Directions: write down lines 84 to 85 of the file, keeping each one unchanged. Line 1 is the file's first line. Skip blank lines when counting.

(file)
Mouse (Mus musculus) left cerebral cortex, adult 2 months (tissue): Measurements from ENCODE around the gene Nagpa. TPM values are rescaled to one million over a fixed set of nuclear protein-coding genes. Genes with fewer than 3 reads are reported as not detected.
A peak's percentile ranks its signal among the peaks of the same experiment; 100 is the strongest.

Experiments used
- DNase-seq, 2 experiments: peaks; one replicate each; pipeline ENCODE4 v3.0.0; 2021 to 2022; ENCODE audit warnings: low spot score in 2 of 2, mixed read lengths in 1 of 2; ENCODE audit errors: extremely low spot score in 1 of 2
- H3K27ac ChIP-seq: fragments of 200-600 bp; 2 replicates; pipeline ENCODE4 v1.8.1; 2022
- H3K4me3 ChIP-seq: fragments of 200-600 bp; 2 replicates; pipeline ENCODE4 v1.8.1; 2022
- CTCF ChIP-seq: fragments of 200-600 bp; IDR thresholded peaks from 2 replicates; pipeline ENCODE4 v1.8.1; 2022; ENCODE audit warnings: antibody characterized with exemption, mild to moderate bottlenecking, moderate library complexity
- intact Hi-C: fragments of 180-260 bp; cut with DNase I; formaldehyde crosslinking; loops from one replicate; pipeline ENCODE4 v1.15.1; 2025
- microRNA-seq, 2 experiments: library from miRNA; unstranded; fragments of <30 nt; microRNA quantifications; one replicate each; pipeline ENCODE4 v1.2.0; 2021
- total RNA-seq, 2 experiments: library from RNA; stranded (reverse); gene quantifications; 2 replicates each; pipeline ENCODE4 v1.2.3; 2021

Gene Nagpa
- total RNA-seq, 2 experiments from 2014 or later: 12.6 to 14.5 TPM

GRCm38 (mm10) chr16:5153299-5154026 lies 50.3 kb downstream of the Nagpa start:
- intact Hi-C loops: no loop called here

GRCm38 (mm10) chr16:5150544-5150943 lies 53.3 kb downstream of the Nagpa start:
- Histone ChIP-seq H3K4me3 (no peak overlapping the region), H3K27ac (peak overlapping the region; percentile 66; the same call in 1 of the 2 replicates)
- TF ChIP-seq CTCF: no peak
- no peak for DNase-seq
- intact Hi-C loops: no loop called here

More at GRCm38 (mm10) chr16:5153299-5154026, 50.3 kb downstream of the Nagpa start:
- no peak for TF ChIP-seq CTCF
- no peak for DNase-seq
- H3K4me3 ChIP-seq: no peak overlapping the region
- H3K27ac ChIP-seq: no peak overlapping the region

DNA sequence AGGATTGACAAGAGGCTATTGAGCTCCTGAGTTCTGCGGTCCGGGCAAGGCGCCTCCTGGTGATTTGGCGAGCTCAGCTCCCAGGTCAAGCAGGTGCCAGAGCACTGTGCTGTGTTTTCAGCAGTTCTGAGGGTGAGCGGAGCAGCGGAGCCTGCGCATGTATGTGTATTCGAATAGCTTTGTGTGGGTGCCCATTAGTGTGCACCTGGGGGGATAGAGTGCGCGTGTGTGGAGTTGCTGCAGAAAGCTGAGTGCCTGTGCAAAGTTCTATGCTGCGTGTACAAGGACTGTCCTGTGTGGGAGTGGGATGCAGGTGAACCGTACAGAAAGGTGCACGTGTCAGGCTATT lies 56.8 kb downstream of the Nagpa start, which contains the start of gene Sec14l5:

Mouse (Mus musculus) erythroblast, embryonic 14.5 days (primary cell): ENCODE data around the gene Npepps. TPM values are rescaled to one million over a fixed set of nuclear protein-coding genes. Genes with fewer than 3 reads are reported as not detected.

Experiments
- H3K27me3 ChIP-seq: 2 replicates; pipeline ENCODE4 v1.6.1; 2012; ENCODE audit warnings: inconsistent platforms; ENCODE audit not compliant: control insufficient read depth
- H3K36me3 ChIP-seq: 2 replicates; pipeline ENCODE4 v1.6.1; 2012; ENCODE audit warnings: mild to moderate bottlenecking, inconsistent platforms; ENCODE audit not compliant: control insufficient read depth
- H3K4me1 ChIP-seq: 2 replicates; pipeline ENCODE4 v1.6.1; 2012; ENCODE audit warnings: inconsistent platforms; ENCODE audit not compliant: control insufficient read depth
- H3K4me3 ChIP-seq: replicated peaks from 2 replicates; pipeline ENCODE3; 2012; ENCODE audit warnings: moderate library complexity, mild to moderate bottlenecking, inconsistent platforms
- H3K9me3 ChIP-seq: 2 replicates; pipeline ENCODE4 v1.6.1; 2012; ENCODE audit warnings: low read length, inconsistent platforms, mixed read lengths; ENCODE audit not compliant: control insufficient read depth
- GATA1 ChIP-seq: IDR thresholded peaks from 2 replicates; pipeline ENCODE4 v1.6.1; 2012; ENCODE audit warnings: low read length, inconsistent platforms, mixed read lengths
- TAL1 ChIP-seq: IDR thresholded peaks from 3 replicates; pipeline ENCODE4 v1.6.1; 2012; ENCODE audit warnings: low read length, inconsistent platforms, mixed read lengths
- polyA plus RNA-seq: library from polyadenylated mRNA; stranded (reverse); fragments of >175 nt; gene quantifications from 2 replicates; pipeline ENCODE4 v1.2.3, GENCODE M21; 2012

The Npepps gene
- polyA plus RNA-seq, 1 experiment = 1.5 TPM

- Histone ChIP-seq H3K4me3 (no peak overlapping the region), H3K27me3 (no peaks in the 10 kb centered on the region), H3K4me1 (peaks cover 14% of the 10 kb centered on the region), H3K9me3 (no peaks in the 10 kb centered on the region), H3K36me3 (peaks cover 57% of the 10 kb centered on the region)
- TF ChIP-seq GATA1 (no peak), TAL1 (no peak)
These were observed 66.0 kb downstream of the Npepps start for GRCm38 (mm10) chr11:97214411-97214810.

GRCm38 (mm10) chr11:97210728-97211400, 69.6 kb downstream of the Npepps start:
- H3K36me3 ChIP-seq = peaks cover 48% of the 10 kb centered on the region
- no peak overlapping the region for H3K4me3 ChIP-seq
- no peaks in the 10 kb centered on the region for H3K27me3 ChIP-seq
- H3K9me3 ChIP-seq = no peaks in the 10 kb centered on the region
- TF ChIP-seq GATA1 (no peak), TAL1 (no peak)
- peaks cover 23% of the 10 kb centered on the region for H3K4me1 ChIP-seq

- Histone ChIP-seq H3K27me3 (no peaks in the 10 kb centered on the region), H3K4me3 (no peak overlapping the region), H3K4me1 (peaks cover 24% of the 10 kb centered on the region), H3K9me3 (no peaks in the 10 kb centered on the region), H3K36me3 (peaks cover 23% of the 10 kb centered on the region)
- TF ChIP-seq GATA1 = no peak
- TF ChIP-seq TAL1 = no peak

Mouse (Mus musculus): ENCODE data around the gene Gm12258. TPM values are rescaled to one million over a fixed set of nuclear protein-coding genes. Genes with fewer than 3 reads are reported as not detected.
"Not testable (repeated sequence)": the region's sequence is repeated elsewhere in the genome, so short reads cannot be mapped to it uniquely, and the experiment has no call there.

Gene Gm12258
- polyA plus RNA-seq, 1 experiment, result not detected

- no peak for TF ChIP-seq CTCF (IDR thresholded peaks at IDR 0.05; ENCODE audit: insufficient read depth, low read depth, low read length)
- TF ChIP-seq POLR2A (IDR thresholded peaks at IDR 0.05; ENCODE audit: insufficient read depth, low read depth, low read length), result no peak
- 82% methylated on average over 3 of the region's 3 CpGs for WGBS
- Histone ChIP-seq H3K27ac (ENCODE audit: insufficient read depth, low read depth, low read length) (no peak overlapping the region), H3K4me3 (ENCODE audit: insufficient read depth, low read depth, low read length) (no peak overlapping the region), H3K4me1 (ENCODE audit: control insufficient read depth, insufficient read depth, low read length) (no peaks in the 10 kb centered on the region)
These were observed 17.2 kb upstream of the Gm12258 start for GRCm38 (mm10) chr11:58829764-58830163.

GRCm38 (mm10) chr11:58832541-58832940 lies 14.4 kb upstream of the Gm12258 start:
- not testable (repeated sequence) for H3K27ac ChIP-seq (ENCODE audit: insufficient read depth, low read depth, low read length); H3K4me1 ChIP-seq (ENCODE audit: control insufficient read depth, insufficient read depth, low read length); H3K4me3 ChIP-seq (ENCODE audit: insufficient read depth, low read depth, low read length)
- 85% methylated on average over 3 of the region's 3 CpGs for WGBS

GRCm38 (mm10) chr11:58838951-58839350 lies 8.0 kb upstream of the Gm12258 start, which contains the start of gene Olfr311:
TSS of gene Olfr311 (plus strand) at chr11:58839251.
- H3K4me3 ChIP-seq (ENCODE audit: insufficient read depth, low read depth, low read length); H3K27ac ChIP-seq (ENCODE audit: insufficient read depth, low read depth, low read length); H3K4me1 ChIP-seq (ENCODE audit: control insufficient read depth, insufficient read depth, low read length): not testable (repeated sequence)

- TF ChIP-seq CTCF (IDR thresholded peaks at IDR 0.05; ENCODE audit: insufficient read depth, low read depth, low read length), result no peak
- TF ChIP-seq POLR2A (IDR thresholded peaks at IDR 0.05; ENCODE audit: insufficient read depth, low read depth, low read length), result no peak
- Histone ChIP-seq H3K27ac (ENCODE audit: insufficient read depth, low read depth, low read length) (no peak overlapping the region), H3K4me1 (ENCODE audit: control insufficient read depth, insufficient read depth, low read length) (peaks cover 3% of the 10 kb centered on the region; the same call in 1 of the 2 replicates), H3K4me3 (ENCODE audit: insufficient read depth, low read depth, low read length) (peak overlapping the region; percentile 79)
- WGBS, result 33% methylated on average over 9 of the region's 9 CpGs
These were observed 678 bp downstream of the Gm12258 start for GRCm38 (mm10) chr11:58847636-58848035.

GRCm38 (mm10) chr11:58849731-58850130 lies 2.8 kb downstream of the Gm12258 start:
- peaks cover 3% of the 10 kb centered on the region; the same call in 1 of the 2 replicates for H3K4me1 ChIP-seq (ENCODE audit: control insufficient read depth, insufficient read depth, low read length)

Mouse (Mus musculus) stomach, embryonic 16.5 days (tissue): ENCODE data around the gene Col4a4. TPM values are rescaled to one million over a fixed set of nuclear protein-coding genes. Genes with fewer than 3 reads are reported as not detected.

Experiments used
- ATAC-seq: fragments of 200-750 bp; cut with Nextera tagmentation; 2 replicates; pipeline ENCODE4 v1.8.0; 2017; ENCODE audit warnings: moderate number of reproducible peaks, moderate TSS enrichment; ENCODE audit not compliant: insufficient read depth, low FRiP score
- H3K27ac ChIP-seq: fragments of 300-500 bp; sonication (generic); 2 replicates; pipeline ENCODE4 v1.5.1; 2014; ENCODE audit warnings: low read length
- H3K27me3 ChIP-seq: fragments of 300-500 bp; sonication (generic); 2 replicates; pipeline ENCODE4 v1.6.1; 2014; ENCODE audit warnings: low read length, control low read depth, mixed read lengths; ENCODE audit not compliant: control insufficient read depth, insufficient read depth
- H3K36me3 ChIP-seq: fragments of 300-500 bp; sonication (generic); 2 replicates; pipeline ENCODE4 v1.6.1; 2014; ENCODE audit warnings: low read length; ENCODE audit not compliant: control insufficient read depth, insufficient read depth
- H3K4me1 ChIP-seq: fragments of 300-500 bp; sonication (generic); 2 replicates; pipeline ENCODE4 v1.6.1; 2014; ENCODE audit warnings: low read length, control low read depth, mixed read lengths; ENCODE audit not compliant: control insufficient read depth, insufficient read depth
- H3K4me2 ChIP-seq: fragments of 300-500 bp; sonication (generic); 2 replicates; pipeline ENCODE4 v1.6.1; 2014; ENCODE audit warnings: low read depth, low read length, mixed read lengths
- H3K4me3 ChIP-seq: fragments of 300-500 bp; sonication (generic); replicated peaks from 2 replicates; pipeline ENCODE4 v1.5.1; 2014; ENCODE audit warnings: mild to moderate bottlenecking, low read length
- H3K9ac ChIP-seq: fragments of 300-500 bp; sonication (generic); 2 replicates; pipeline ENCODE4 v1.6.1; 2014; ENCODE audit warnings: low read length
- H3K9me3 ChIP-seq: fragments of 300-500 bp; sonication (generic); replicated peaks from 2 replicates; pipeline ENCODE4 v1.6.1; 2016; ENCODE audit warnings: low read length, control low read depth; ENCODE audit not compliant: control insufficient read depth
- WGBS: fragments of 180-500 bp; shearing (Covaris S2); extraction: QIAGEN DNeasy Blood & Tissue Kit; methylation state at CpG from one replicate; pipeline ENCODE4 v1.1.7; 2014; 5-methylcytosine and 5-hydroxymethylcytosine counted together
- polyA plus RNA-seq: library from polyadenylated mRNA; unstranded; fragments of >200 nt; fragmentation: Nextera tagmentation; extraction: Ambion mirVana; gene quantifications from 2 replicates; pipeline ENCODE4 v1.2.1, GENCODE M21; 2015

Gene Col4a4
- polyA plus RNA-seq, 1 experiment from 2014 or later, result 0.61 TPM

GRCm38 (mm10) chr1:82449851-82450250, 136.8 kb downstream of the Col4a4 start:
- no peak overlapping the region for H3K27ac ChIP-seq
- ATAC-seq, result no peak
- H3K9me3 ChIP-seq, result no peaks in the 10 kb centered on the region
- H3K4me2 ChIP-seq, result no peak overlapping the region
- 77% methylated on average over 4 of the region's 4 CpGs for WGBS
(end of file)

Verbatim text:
- WGBS: fragments of 180-500 bp; shearing (Covaris S2); extraction: QIAGEN DNeasy Blood & Tissue Kit; methylation state at CpG from one replicate; pipeline ENCODE4 v1.1.7; 2014; 5-methylcytosine and 5-hydroxymethylcytosine counted together
- polyA plus RNA-seq: library from polyadenylated mRNA; unstranded; fragments of >200 nt; fragmentation: Nextera tagmentation; extraction: Ambion mirVana; gene quantifications from 2 replicates; pipeline ENCODE4 v1.2.1, GENCODE M21; 2015